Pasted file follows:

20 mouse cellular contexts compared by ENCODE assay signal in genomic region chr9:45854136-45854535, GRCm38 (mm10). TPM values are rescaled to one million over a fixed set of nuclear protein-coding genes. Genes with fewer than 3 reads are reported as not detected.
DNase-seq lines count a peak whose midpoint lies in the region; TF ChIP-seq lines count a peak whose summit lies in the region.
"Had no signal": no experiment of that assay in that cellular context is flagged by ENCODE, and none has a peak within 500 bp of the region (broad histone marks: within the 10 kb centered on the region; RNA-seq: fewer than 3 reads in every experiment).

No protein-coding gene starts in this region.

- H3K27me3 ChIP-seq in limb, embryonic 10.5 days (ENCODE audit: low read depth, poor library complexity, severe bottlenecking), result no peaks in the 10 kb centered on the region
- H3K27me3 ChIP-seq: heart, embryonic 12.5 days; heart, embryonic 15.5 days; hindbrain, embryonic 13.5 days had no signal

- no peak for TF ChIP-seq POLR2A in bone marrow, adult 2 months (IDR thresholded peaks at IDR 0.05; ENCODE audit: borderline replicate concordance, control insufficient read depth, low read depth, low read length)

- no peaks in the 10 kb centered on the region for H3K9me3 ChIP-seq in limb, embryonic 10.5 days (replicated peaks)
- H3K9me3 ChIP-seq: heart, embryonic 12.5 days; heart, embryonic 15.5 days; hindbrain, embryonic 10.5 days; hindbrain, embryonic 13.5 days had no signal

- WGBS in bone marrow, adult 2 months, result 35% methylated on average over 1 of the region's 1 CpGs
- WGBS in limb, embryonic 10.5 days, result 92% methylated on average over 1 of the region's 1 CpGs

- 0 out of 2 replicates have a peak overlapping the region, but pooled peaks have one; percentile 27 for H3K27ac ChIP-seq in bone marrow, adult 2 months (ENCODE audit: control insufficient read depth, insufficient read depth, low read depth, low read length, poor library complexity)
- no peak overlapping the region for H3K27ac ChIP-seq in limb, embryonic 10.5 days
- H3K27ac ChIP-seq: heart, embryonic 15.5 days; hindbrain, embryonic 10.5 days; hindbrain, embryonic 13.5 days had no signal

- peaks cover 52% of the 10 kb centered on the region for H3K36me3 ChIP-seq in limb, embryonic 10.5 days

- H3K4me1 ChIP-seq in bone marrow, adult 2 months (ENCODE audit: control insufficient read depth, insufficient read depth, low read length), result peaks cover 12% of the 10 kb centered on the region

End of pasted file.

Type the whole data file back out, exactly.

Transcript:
20 mouse cellular contexts compared by ENCODE assay signal in genomic region chr9:45854136-45854535, GRCm38 (mm10). TPM values are rescaled to one million over a fixed set of nuclear protein-coding genes. Genes with fewer than 3 reads are reported as not detected.
DNase-seq lines count a peak whose midpoint lies in the region; TF ChIP-seq lines count a peak whose summit lies in the region.
"Had no signal": no experiment of that assay in that cellular context is flagged by ENCODE, and none has a peak within 500 bp of the region (broad histone marks: within the 10 kb centered on the region; RNA-seq: fewer than 3 reads in every experiment).

No protein-coding gene starts in this region.

- H3K27me3 ChIP-seq in limb, embryonic 10.5 days (ENCODE audit: low read depth, poor library complexity, severe bottlenecking), result no peaks in the 10 kb centered on the region
- H3K27me3 ChIP-seq: heart, embryonic 12.5 days; heart, embryonic 15.5 days; hindbrain, embryonic 13.5 days had no signal

- no peak for TF ChIP-seq POLR2A in bone marrow, adult 2 months (IDR thresholded peaks at IDR 0.05; ENCODE audit: borderline replicate concordance, control insufficient read depth, low read depth, low read length)

- no peaks in the 10 kb centered on the region for H3K9me3 ChIP-seq in limb, embryonic 10.5 days (replicated peaks)
- H3K9me3 ChIP-seq: heart, embryonic 12.5 days; heart, embryonic 15.5 days; hindbrain, embryonic 10.5 days; hindbrain, embryonic 13.5 days had no signal

- WGBS in bone marrow, adult 2 months, result 35% methylated on average over 1 of the region's 1 CpGs
- WGBS in limb, embryonic 10.5 days, result 92% methylated on average over 1 of the region's 1 CpGs

- 0 out of 2 replicates have a peak overlapping the region, but pooled peaks have one; percentile 27 for H3K27ac ChIP-seq in bone marrow, adult 2 months (ENCODE audit: control insufficient read depth, insufficient read depth, low read depth, low read length, poor library complexity)
- no peak overlapping the region for H3K27ac ChIP-seq in limb, embryonic 10.5 days
- H3K27ac ChIP-seq: heart, embryonic 15.5 days; hindbrain, embryonic 10.5 days; hindbrain, embryonic 13.5 days had no signal

- peaks cover 52% of the 10 kb centered on the region for H3K36me3 ChIP-seq in limb, embryonic 10.5 days

- H3K4me1 ChIP-seq in bone marrow, adult 2 months (ENCODE audit: control insufficient read depth, insufficient read depth, low read length), result peaks cover 12% of the 10 kb centered on the region